The West Side housing market is tipping in the favor of sellers, with low inventory and appreciating prices the hallmark of recent months.
Homes on the market that are well-priced and in prime condition are being snapped up quickly by buyers, local real estate agents recently reported, and in some cases sellers are able to choose from competing offers.
At the same time, they suggested, the market is not a frenzied free-for-all, as buyers are showing an awareness of value and a propensity to stay within their comfort zone rather than over-reaching financially.
Homes listed for less than $200,000 are few and far between, agents recently told Mattos Newspapers, while the number of homes on the market with asking prices exceeding $300,000 is growing.
The market is brisk for homes in the $200,000-$230,000 price range, several said, while sellers start to meet some price resistance above $250,000.
The average prices of homes sold in March were $230,000 in Newman and $202,000 in Gustine, according to statistics provided by Jared Amaral, an agent with Stephens & Borrelli in Newman.
Few properties languish on the market, particularly if the price is right.
“If they are priced correctly, they will usually be gone in 10 days, 15 max,” said Nick Vander Poel, an agent at Valley Real Estate Sales in Gustine. “Some (sellers) are pushing at a higher edge, and those homes are going to sit longer. It is tough for people to qualify at $300,000, or even $280,000.”
Tight inventory is one factor in the equation.
Jose Rodriguez, an agent with the Newman office of Allison James Estates and Homes, said that at one point in March the Newman market had only about 10
days of inventory.
“In November of last year, we had five months of inventory,” he noted.
The tight inventory could be changing, though, as Vander Poel and Rodriguez each noted that a number of homes have recently come onto the market.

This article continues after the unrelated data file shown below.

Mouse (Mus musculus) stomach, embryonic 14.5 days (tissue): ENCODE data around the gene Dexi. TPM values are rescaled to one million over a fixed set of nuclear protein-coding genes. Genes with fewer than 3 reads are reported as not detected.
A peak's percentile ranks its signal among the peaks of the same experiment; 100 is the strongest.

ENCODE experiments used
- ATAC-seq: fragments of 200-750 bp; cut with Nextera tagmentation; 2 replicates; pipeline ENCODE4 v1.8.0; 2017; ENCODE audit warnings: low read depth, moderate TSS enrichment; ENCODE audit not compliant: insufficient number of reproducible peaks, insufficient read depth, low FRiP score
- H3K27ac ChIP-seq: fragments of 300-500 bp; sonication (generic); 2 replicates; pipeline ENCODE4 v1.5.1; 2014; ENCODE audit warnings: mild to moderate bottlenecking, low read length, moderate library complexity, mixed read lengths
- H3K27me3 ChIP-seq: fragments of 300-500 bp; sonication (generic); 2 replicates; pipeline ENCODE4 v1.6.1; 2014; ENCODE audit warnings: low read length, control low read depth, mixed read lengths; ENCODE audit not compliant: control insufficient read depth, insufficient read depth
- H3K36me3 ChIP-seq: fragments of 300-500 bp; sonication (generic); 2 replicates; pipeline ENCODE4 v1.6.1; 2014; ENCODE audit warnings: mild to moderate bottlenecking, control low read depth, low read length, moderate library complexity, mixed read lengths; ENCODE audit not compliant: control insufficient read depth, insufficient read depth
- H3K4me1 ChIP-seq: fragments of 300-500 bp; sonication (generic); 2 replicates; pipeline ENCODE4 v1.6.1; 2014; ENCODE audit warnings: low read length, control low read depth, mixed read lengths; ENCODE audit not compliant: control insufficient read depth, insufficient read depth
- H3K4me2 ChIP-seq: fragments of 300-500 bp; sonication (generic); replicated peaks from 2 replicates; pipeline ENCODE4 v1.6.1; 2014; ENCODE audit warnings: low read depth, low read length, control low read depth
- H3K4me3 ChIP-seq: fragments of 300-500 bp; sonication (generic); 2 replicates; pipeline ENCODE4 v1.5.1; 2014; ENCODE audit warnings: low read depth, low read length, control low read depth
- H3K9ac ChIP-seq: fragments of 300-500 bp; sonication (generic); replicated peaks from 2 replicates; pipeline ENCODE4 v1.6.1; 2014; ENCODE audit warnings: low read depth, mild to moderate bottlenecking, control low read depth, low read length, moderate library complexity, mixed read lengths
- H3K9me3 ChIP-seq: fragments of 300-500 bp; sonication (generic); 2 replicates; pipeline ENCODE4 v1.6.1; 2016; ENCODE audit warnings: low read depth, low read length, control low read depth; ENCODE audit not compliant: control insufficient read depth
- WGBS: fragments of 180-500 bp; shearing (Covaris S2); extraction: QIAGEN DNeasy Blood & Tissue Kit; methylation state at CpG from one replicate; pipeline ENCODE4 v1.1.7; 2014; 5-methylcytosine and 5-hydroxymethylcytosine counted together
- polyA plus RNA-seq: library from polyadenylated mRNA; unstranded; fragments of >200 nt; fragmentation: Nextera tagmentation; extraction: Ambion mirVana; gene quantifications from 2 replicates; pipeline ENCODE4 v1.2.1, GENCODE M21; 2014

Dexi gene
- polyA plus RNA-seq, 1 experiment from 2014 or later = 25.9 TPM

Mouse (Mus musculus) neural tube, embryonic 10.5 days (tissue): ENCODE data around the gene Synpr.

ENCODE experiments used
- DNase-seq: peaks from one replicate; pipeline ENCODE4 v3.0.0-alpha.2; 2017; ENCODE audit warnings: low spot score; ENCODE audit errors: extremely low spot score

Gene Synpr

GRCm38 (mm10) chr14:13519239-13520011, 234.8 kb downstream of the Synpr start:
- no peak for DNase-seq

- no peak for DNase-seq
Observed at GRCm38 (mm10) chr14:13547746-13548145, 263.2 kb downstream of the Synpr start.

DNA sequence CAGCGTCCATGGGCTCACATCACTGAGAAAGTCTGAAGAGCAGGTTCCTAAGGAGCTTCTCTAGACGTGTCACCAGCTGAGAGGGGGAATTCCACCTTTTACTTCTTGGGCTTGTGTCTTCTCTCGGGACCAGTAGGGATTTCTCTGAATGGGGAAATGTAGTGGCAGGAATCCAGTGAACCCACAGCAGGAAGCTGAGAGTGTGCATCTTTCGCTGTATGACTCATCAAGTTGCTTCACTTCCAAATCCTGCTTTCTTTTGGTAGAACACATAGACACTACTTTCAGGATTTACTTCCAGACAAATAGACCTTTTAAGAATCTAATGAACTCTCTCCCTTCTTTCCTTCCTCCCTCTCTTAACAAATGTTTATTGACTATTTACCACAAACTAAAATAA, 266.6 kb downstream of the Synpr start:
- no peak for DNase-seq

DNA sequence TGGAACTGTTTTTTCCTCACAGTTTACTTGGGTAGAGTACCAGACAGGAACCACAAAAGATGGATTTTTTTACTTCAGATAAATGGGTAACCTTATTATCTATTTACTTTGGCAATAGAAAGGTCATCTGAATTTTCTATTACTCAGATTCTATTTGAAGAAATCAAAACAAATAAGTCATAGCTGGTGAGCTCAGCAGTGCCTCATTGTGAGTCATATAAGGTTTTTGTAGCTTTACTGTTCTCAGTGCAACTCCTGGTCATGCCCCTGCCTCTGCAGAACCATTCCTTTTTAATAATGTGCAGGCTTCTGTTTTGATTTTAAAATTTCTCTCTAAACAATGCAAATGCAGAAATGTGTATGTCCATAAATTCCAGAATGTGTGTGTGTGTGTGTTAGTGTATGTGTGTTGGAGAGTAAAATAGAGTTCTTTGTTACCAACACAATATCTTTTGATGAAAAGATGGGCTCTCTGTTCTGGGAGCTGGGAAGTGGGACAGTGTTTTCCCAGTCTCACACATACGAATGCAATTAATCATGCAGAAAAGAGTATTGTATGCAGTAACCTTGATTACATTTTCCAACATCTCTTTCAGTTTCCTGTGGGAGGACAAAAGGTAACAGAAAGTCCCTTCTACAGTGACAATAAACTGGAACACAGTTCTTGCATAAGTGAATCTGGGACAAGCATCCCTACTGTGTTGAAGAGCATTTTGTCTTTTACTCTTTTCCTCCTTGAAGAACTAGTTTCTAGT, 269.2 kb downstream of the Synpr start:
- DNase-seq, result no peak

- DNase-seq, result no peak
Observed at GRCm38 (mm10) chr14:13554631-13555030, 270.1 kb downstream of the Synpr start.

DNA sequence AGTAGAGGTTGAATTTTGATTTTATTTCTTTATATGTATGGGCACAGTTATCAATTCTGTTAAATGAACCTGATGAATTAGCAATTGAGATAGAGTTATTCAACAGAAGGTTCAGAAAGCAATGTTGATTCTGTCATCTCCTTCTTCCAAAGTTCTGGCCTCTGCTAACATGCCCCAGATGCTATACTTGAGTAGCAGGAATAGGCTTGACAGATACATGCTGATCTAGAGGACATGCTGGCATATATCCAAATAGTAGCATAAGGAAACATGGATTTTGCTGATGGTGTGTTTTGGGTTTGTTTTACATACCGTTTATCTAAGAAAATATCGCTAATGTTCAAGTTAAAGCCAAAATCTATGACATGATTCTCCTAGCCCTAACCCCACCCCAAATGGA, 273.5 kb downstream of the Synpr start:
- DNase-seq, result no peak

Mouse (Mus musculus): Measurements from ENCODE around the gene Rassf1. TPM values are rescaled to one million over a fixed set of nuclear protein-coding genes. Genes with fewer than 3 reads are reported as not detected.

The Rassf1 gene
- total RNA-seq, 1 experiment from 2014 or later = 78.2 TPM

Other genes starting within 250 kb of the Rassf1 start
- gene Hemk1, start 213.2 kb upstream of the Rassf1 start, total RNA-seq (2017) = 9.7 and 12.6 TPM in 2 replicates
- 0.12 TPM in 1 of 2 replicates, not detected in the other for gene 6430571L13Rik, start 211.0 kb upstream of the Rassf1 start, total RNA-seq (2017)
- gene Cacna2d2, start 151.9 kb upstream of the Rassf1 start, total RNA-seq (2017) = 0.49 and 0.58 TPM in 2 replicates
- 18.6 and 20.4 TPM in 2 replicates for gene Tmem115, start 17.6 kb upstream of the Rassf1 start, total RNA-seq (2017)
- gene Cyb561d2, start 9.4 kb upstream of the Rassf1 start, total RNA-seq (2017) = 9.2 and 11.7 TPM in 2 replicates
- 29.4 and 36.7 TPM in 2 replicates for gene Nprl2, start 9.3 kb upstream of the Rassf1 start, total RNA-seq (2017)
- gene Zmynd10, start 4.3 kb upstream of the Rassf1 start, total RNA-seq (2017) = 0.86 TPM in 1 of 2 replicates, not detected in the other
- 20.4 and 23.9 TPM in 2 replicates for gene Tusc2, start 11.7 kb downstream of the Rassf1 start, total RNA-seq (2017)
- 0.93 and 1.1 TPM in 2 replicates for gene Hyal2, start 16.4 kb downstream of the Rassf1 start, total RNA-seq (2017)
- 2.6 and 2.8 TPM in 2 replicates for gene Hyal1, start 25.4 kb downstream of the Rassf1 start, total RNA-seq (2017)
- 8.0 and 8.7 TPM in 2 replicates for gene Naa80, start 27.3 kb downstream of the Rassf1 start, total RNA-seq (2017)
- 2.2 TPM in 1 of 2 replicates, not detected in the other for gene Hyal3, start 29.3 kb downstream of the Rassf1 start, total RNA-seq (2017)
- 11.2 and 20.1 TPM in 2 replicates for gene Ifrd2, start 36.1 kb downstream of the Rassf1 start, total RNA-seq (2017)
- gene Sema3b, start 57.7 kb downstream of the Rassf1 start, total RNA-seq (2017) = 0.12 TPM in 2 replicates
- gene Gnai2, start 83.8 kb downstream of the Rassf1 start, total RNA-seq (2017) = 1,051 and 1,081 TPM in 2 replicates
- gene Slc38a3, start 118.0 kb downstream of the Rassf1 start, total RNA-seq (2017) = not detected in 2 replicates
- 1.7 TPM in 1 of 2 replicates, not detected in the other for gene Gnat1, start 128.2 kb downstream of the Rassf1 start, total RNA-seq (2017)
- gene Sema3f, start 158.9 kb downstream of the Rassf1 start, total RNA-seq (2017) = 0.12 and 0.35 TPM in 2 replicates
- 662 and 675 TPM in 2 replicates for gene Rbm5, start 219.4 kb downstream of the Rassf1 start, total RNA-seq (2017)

“Last week, eight properties came onto the market the same day,” Rodriguez told Mattos Newspapers in late April. “There are people starting to sell again, mostly investors.”
That is a significant increase, given the small number of homes on the market.
Even with an influx of five new listings, Vander Poel told Mattos Newspapers recently, a total of 19 homes were on the market in Gustine and Newman. Eight of those were listed for over $300,000.
JoAnna Lafler of Lafler Real Estate in Gustine said business has been brisk, with demand coming from a mix of prospective buyers.
“There are some Bay Area influences, but over 50 percent are people from within a local sphere,” she explained. “We might pick up some buyers from Turlock, for example, because prices there have gotten so high.”
There are some nuances to the local housing market, Lafler added.
Because the available housing inventory is so limited, she said, it is not uncommon for sellers to require that deals are contingent upon them finding a replacement property to move into.
“We are seeing quite a bit of that,” she commented. “It is one of the complexities of the market right now.”
Agents also said that buyers are better-educated, and have defined their own comfort zone.
Some buyers who are looking at a property as a long-term home may stretch their parameters if they find that perfect house, Rodriguez said, but many are cautious about over-extending themselves.
“Buyers are well-informed. They have checked out the housing market on the internet and they are pre-qualified by the time they come in,” he commented. “They know how much they are going to pay, and even if they are pre-qualified for more they will tell you that they can only afford so much.”
“When we have first-time buyers, we have exactly that conversation with them,” he said of the importance of finding a financial comfort zone. “They figure out their price point and they shop for it, so that they are not in sticker shock when they get their first mortgage statement.”